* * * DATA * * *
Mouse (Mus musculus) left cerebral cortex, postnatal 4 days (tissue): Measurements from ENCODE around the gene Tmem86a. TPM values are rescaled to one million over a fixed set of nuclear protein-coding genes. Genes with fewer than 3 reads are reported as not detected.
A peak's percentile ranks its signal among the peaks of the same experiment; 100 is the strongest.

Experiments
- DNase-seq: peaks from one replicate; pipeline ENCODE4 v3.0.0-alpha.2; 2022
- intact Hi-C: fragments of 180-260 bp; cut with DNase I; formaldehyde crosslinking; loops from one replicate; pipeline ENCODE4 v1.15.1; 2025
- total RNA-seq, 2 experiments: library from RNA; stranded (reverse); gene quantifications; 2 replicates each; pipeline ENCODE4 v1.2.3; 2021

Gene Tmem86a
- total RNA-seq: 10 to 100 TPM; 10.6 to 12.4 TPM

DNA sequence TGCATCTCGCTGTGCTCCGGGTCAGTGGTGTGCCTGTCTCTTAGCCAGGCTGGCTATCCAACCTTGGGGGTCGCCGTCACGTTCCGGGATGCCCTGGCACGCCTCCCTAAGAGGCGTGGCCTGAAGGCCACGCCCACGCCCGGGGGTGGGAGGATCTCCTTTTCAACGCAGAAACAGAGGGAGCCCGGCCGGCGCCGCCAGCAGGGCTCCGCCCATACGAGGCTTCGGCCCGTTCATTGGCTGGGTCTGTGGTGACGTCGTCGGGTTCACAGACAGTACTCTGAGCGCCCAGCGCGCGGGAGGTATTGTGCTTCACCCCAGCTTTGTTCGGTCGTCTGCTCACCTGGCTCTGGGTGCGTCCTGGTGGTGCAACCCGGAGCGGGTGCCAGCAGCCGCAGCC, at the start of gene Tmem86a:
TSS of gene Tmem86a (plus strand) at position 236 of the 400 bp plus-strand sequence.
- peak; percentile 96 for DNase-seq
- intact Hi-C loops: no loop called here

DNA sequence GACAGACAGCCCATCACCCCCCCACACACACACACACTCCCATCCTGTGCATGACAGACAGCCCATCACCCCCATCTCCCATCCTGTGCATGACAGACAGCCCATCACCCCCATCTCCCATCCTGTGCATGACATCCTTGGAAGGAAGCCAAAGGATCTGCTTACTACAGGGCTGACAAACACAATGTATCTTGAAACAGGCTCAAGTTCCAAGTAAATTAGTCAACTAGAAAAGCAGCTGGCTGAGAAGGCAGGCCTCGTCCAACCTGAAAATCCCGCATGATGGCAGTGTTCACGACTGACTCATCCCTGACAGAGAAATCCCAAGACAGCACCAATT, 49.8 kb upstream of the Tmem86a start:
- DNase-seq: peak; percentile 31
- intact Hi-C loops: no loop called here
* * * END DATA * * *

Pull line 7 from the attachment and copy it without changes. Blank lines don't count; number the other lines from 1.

Gene Tmem86a